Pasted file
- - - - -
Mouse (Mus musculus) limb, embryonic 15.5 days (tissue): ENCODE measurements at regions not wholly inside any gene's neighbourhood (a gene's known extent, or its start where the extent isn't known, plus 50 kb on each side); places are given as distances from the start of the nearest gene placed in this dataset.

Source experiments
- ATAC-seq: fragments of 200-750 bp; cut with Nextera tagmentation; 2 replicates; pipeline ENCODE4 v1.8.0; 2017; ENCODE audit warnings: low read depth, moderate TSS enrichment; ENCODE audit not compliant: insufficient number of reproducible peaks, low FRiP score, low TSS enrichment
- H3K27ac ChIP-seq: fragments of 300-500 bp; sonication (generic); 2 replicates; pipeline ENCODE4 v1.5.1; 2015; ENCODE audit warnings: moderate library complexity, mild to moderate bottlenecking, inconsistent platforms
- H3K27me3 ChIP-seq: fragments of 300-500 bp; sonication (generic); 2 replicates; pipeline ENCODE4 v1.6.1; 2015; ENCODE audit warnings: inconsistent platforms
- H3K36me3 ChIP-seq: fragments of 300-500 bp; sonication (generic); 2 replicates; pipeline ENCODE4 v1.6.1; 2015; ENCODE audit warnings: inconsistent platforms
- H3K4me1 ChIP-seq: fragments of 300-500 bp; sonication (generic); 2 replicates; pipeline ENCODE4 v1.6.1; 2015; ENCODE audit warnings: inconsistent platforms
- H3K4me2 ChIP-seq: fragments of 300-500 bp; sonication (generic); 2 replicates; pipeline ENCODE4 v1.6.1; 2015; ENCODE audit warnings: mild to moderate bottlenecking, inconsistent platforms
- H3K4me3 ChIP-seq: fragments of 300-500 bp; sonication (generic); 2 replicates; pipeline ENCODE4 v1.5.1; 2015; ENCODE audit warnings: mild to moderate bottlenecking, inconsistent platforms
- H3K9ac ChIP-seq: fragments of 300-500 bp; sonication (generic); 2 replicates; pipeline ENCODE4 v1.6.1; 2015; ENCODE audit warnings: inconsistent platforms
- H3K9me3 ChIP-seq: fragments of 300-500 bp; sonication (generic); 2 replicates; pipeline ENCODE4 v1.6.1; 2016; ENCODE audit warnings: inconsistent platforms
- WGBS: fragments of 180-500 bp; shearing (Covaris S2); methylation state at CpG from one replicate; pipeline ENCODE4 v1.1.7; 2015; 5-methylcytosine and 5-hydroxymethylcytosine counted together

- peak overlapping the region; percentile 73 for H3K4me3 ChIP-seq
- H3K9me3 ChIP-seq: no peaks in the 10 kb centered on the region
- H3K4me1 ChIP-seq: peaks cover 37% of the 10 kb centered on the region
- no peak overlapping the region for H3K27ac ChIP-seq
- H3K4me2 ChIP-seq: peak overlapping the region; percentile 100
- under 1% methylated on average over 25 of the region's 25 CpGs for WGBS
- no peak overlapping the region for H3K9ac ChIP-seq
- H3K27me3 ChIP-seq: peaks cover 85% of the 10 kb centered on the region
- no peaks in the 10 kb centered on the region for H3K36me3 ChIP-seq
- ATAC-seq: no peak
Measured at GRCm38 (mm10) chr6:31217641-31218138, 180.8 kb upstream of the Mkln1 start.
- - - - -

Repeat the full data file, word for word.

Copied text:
Mouse (Mus musculus) limb, embryonic 15.5 days (tissue): ENCODE measurements at regions not wholly inside any gene's neighbourhood (a gene's known extent, or its start where the extent isn't known, plus 50 kb on each side); places are given as distances from the start of the nearest gene placed in this dataset.

Source experiments
- ATAC-seq: fragments of 200-750 bp; cut with Nextera tagmentation; 2 replicates; pipeline ENCODE4 v1.8.0; 2017; ENCODE audit warnings: low read depth, moderate TSS enrichment; ENCODE audit not compliant: insufficient number of reproducible peaks, low FRiP score, low TSS enrichment
- H3K27ac ChIP-seq: fragments of 300-500 bp; sonication (generic); 2 replicates; pipeline ENCODE4 v1.5.1; 2015; ENCODE audit warnings: moderate library complexity, mild to moderate bottlenecking, inconsistent platforms
- H3K27me3 ChIP-seq: fragments of 300-500 bp; sonication (generic); 2 replicates; pipeline ENCODE4 v1.6.1; 2015; ENCODE audit warnings: inconsistent platforms
- H3K36me3 ChIP-seq: fragments of 300-500 bp; sonication (generic); 2 replicates; pipeline ENCODE4 v1.6.1; 2015; ENCODE audit warnings: inconsistent platforms
- H3K4me1 ChIP-seq: fragments of 300-500 bp; sonication (generic); 2 replicates; pipeline ENCODE4 v1.6.1; 2015; ENCODE audit warnings: inconsistent platforms
- H3K4me2 ChIP-seq: fragments of 300-500 bp; sonication (generic); 2 replicates; pipeline ENCODE4 v1.6.1; 2015; ENCODE audit warnings: mild to moderate bottlenecking, inconsistent platforms
- H3K4me3 ChIP-seq: fragments of 300-500 bp; sonication (generic); 2 replicates; pipeline ENCODE4 v1.5.1; 2015; ENCODE audit warnings: mild to moderate bottlenecking, inconsistent platforms
- H3K9ac ChIP-seq: fragments of 300-500 bp; sonication (generic); 2 replicates; pipeline ENCODE4 v1.6.1; 2015; ENCODE audit warnings: inconsistent platforms
- H3K9me3 ChIP-seq: fragments of 300-500 bp; sonication (generic); 2 replicates; pipeline ENCODE4 v1.6.1; 2016; ENCODE audit warnings: inconsistent platforms
- WGBS: fragments of 180-500 bp; shearing (Covaris S2); methylation state at CpG from one replicate; pipeline ENCODE4 v1.1.7; 2015; 5-methylcytosine and 5-hydroxymethylcytosine counted together

- peak overlapping the region; percentile 73 for H3K4me3 ChIP-seq
- H3K9me3 ChIP-seq: no peaks in the 10 kb centered on the region
- H3K4me1 ChIP-seq: peaks cover 37% of the 10 kb centered on the region
- no peak overlapping the region for H3K27ac ChIP-seq
- H3K4me2 ChIP-seq: peak overlapping the region; percentile 100
- under 1% methylated on average over 25 of the region's 25 CpGs for WGBS
- no peak overlapping the region for H3K9ac ChIP-seq
- H3K27me3 ChIP-seq: peaks cover 85% of the 10 kb centered on the region
- no peaks in the 10 kb centered on the region for H3K36me3 ChIP-seq
- ATAC-seq: no peak
Measured at GRCm38 (mm10) chr6:31217641-31218138, 180.8 kb upstream of the Mkln1 start.